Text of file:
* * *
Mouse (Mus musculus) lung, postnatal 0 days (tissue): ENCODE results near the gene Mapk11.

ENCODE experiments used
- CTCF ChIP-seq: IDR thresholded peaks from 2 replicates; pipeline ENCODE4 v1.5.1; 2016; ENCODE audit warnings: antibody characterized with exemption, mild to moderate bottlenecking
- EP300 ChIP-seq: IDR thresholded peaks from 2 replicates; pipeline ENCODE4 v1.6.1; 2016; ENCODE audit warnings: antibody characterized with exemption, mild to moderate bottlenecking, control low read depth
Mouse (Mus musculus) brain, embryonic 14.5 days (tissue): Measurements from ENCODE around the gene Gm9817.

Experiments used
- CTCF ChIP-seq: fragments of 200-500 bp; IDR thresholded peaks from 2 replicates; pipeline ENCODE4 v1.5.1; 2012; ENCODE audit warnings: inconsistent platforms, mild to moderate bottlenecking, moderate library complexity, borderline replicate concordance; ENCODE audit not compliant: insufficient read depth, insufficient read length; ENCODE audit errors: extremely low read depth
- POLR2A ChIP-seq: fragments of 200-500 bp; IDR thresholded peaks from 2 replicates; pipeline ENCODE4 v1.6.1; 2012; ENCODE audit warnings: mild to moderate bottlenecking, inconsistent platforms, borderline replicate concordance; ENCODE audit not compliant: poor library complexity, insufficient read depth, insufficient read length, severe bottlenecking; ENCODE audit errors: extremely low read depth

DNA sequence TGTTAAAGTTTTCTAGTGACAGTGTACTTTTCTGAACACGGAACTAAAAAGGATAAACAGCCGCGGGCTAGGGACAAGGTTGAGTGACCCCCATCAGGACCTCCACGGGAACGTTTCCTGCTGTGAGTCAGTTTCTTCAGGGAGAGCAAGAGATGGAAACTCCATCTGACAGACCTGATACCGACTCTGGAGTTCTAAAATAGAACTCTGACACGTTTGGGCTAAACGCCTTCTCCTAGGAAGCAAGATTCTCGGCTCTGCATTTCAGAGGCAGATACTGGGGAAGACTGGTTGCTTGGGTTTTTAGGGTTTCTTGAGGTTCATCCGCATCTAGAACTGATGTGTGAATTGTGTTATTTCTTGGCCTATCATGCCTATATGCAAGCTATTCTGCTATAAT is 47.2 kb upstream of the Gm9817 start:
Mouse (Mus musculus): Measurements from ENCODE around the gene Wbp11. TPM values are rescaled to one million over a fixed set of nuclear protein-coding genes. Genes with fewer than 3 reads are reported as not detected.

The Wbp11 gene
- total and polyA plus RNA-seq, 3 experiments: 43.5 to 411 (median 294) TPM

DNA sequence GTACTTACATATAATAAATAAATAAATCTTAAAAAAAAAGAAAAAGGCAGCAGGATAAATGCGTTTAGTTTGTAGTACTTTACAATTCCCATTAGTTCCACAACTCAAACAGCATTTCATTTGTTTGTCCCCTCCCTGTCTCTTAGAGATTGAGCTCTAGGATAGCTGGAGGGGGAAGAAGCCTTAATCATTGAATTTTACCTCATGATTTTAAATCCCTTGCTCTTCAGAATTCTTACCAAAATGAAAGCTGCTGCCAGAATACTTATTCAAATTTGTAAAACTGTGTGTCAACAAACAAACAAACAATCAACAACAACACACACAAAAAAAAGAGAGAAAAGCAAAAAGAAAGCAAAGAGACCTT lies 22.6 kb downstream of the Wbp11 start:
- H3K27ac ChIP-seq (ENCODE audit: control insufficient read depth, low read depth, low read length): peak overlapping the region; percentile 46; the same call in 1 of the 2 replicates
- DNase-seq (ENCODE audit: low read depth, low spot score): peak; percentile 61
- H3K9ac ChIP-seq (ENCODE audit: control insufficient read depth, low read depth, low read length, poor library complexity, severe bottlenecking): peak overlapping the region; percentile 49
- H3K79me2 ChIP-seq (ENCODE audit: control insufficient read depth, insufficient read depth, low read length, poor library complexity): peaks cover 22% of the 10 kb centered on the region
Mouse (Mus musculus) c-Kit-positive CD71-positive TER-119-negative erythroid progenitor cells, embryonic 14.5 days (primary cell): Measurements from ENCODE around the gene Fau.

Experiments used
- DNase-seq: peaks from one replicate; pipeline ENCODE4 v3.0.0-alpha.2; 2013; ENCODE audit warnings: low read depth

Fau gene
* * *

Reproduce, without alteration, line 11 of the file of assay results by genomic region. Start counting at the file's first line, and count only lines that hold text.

The Wbp11 gene